Letters to the editor

Reader Services

Join our forums | Email our editor | Report Distribution Problems

Read our previous issues

Volume 73, Number 29 | November 19 – 25, 2003

Letters to the Editor

To beat Bush, we’ve got to unite

To The Editor:

Re “With W. coming and feuds over, it’s time to unite” (talking point, by Ed Gold, Nov. 12):

  It’s about time someone made the case for uniting our three Democratic organizations in the Village. And a good case it is. Perhaps insiders understand the differences between the clubs. I’m not an insider, and I don’t understand the differences, so I don’t join any of them. Nor does my wife, for the same reason. But we’re raring to go in ’04. Bush has to be beaten. A united Democratic organization in the Village could attract more members, more donations and have more clout than the current split.

  Sure, merging three leadership structures would be difficult. A lot of egos are involved. There are heartfelt differences of opinion. But I would hope the importance of beating Bush in ’04, and having a single, strong Democratic organization to help do so, would override those difficulties. Of course, the benefits would extend well beyond ’04.


Don Carlson 

Business districts are a positive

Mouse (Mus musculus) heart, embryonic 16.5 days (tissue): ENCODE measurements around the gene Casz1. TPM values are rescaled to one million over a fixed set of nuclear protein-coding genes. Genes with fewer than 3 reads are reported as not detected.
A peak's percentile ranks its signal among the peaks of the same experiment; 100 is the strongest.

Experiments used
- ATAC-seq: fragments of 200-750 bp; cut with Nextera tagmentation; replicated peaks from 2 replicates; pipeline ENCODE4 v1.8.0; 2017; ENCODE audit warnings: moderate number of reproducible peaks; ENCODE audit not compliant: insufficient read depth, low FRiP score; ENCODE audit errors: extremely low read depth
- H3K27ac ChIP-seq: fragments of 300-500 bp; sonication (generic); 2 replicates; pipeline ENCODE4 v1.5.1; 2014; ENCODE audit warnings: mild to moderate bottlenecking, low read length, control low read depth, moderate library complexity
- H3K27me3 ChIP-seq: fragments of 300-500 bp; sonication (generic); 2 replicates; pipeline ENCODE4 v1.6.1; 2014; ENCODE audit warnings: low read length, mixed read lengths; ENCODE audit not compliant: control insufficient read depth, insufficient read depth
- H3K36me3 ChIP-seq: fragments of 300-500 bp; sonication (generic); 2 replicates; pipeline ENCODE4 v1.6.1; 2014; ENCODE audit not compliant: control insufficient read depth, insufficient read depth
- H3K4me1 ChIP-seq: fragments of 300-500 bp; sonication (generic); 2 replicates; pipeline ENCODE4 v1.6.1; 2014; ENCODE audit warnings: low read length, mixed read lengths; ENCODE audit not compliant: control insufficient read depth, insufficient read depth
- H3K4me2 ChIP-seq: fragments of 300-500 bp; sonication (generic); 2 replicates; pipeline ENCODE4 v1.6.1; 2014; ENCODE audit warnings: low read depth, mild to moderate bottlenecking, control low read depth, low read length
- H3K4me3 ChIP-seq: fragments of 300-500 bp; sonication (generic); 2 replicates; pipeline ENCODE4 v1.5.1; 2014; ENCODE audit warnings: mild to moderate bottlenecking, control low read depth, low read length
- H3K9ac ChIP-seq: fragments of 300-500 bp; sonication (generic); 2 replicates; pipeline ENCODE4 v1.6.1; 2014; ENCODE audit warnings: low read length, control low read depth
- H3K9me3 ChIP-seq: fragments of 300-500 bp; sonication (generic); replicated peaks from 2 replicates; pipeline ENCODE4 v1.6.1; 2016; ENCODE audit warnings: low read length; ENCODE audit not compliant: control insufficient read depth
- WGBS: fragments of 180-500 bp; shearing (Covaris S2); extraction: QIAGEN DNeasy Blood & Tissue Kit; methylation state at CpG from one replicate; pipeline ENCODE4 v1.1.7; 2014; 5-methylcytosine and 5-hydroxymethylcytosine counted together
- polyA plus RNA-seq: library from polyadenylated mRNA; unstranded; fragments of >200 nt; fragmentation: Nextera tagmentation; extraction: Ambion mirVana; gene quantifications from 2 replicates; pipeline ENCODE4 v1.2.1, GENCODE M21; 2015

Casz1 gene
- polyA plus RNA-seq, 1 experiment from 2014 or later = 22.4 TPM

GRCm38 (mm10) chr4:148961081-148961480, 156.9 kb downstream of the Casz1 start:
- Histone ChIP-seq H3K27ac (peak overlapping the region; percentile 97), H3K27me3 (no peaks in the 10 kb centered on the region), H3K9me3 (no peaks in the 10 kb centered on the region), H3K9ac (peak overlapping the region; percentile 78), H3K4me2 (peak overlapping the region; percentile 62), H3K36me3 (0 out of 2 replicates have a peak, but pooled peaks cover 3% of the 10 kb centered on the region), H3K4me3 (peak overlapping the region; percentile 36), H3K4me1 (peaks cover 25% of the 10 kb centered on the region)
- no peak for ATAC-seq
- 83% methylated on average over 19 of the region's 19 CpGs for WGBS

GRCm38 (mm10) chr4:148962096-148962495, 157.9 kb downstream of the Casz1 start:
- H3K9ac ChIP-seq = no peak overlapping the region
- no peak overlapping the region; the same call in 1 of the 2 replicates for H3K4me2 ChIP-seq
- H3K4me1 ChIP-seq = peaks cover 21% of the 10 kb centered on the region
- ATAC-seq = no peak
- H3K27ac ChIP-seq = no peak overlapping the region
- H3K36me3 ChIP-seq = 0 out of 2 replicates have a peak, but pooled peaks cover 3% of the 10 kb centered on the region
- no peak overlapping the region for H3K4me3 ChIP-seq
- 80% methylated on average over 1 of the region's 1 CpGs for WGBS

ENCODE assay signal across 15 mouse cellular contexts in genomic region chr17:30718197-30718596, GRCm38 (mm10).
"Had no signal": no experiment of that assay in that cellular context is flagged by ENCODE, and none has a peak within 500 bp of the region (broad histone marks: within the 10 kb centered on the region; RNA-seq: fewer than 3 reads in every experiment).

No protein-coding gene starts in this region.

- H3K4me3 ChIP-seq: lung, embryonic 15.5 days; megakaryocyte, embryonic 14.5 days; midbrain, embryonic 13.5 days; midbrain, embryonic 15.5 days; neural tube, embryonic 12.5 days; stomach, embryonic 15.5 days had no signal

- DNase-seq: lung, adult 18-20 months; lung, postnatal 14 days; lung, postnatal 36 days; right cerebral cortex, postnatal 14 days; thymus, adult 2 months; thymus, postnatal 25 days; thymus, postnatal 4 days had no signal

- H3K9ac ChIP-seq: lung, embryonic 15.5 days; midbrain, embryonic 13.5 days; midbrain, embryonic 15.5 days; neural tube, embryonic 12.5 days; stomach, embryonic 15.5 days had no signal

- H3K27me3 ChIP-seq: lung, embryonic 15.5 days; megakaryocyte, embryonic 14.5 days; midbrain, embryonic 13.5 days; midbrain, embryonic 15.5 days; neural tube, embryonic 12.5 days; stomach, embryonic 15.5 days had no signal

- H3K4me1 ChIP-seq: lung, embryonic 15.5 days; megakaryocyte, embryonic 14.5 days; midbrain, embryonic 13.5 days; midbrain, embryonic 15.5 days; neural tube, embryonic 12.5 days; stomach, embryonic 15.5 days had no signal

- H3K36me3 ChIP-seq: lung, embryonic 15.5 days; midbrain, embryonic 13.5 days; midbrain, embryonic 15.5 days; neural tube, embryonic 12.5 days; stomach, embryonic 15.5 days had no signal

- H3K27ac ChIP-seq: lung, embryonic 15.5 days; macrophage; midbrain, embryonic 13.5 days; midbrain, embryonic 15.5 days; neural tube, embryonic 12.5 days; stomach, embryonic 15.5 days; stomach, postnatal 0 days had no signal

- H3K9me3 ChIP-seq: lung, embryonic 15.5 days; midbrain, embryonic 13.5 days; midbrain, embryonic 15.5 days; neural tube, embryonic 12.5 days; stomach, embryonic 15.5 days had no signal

To The Editor:

  Re: “Bigger BID not negotiable” (letter, by Elvin Nunez, Nov. 5):

Elvin Nunez writes, without explanation, that the expansion of the business improvement district would be a “nightmare to our community” and “insane.”

BIDs are nonprofit organizations that exist in over 40 New York neighborhoods, each tailored to serve the particular needs of their local business community. BIDs provide a safer, cleaner, more attractive district for businesses to operate and local residents to live. The Lower East Side BID was founded by small entrepreneurs who have long been an integral part of the history and identity of our community. Our primary services include providing supplemental street cleaning, graffiti removal and marketing assistance to our members. By coming together, small businesses pool resources and receive services they could not afford on their own.

A BID can also act as an intermediary between a business and local government. After 9/11, we helped our merchants, many of whom are immigrants and/or first-time entrepreneurs, navigate the complicated process of applying for and receiving disaster aid. Our current members are eligible for a number of grants we’ve secured on their behalf, including storefront improvement grants and Web site development grants.

  We fail to see the insanity, particularly during a down economy, in coming together to keep our business community vibrant and healthy.